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OSTIblog Articles in the OSTI collections Topic

Plasmas - The Greatest Show on Earth

Perhaps the most beautiful and eerie displays of light in our sky are a phenomenon known as the auroras. This natural glow of light in the sky in high latitude regions usually displays ribbons of colors from a fluorescent green to brilliant purple to a vivid crimson somewhat like an unexpected beautiful sunrise or sunset.  Observers often call it the greatest show on Earth.

Auroras are triggered by geomagnetic storms when gusts of solar plasma wind strike the Earth’s magnetic field; charged particles rain down over the north and south magnetic poles, lighting up the atmosphere and causing the air to glow. In the northern latitude, this display is known as the aurora borealis or northern lights and in the southern latitude, it is known as aurora australis or southern lights.  Like lightening, auroras are one of the few naturally-occurring plasmas found here on Earth.

Plasma science involving both natural and artificially produced plasma encompasses a variety of science disciplines ranging from plasma physics, atomic and molecular physics, chemistry, energy security, advanced space propulsion, and material science.  Plasma’s unique behaviors and characteristics make them useful in a large and growing number of scientific and industrial applications important to our universe.  

DOE researchers are making significant progress in this amazing field.  For example, researchers at the...

Related Topics: ambient-gas, auroras, geomagnetic storms, microwave thrusters, nanomaterials, OSTI collections, plasma, SciTech Connect, spaceship propulsion, William Watson


Energy in the Forecast

If you can accurately predict the weather, you may be able to predict how much energy can be generated from wind turbines.  That was one objective of the “Great Plains Wind Energy Transmission Development Project,” completed in 2011, to “develop a wind energy forecast system, and demonstrate its efficacy in scheduling power output from wind farms in the Great Plains.”  The forecasting system described in the report was comprised of three elements, a software component using various weather prediction models, a wind energy output model, and a graphical user interface.

Detailed wind resource maps, provided by the Wind Powering America Initiative, are another tool for demonstrating wind resource potential and removing some of the guesswork from wind energy prediction. 

You can read more about the wind, weather, and turbine dynamics in OSTI Collections: Wind Power, and link to many other research reports delving deeper into a range of topics related to wind energy.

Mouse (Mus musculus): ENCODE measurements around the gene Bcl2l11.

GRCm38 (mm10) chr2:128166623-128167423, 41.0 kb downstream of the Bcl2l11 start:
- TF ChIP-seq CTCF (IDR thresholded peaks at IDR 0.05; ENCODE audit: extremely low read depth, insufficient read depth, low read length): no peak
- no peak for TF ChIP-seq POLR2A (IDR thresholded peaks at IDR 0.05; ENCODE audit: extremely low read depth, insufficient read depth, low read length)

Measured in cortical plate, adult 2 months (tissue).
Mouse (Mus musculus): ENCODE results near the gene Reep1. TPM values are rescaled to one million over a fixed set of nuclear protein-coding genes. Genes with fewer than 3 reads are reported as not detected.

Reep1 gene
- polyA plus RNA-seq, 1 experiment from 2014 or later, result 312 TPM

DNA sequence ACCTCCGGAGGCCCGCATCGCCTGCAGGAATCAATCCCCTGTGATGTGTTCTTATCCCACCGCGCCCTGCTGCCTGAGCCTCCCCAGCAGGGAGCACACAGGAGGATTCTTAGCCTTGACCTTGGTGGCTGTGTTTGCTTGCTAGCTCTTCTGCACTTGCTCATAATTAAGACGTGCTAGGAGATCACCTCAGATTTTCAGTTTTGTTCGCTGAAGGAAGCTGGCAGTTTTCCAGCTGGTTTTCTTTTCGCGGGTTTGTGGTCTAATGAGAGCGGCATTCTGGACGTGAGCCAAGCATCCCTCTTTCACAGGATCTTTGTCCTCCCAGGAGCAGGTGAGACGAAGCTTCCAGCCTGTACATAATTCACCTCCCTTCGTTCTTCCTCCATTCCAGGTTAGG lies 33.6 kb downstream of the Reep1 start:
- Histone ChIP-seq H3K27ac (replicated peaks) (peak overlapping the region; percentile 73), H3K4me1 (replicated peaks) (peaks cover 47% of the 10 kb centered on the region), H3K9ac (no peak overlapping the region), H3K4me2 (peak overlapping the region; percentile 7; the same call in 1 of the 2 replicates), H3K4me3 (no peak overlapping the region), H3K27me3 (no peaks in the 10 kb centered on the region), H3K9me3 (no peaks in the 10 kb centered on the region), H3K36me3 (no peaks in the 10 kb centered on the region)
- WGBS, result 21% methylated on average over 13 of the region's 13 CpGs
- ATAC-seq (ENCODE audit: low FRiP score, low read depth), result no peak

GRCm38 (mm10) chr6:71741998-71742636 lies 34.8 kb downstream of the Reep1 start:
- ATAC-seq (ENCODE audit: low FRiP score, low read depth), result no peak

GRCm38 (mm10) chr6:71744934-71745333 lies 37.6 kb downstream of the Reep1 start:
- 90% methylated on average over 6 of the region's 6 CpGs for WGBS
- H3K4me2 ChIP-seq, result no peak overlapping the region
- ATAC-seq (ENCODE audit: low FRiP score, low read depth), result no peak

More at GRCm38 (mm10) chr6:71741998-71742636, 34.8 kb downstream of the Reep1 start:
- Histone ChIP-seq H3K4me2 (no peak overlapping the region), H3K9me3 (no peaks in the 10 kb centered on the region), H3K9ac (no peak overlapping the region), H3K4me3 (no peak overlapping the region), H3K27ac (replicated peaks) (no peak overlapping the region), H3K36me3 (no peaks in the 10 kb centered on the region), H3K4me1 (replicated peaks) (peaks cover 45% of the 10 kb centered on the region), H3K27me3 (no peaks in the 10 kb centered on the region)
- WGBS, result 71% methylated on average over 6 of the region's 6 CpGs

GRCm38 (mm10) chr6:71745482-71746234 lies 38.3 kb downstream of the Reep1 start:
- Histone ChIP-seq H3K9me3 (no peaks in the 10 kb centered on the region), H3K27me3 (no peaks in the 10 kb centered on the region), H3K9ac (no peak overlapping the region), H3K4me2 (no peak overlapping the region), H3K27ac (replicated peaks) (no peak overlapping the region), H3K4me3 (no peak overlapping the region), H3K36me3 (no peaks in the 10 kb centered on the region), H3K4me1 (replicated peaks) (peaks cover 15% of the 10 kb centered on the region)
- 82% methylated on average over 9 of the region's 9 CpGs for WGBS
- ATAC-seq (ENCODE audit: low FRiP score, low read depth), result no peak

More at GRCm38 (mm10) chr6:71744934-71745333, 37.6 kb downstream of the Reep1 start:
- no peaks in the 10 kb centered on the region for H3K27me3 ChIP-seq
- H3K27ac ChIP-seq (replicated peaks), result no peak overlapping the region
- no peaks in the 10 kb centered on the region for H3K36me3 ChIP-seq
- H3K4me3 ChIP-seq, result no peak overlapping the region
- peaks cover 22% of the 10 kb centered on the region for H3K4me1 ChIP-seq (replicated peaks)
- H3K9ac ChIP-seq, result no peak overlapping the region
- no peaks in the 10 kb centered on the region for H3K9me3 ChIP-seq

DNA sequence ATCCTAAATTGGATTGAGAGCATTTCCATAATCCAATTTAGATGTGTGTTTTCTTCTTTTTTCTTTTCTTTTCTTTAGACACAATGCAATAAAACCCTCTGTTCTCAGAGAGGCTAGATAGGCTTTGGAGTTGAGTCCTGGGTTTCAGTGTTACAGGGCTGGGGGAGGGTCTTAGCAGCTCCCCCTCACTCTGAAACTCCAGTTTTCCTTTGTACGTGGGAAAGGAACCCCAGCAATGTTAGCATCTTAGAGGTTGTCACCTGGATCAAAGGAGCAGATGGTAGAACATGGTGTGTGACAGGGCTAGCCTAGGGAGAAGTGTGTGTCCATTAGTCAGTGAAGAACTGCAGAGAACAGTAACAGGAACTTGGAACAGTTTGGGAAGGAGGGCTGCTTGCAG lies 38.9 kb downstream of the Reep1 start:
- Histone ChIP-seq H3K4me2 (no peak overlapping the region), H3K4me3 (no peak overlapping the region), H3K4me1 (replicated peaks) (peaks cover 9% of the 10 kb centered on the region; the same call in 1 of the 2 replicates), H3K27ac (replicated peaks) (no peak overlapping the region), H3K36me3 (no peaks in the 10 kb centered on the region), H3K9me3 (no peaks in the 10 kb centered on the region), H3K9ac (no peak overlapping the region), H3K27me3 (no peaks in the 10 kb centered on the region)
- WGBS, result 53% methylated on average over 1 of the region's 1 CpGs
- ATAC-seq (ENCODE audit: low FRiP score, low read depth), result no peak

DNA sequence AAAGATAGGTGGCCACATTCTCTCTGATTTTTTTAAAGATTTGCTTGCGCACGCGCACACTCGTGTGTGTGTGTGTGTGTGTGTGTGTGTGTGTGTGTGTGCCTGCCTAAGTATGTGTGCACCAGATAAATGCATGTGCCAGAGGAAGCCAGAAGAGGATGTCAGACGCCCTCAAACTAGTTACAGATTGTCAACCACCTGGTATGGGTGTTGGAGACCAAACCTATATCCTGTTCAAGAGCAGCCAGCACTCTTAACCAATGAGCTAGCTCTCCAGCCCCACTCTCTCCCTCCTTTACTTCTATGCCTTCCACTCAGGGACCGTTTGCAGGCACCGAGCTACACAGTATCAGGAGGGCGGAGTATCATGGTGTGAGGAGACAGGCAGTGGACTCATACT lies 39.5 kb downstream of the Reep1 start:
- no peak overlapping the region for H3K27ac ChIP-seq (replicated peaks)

Daphne Evans, OSTI Staff

Related Topics: energy, maps, OSTI collections, weather, wind, wind collection


Fine tuning fuel cells

Researchers are finding ways to fine tune fuel cells to make them affordable, reliable, efficient and commercially competitive. DOE National Energy Technology Laboratory (NETL) researchers have discovered ways to improve the fuel cell terminal surface area of solid oxide fuel cells and found novel methods to synthesize large batches of nanotubes to increase fuel cells’ output.

A NETL supported 2011 Alkaline Membrane Fuel Cell Workshop reports significant research advances made in fuel cells such as the availability of advanced membranes and ionomers and progress in producing alkaline membrane cells that don’t require precious metals. Perhaps most encouraging is the report of the significant acceleration of interest and the amount of research in fuel cell technology. Fine tuning fuel cell technology is an exciting and growing field of scientific study. Read more from the DOE Office of Science.

Related Topics: alkaline membrane cells, fuel cells, nanotubes, OSTI collections, oxide


Perfecting the fuel improves the cell…


Perfecting the fuel improves the cell…

A large portion of DOE fuel cell research is about improving the fuel.  Many fuels contain contaminants that can damage the cell and impede the processes involved.  Developing methods for removing impurities from fuels may help improve their efficiency and environmental impact, thereby increasing their marketability.

In Fuel Quality Issues in Stationary Fuel Cell Systems, from the Chemical Sciences and Engineering Division at Argonne National Laboratory,   researchers point out contaminants of particular concern because of their effects on the functionality and resilience of fuel cell systems, and suggest strategies for clean-up.

DOE fuel cell research is not limited to the exploration of fuel enhancement.  You can find reports, patents, presentations, and other research documents related to multiple aspects of fuel cell research, including fuel cell refinement, environmental effects of fuel cells, and fuel-cell market needs, in OSTI collections: fuel cells.

Related Topics: OSTI collections